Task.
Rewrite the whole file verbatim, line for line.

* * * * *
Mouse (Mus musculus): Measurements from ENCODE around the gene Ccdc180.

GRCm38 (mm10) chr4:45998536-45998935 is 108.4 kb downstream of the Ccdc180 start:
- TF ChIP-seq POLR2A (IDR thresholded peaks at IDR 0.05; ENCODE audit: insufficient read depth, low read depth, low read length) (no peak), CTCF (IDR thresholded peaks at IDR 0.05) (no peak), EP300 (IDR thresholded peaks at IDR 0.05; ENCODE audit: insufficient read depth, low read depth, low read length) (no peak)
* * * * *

Mouse (Mus musculus): Measurements from ENCODE around the gene Ccdc180.

GRCm38 (mm10) chr4:45998536-45998935 is 108.4 kb downstream of the Ccdc180 start:
- TF ChIP-seq POLR2A (IDR thresholded peaks at IDR 0.05; ENCODE audit: insufficient read depth, low read depth, low read length) (no peak), CTCF (IDR thresholded peaks at IDR 0.05) (no peak), EP300 (IDR thresholded peaks at IDR 0.05; ENCODE audit: insufficient read depth, low read depth, low read length) (no peak)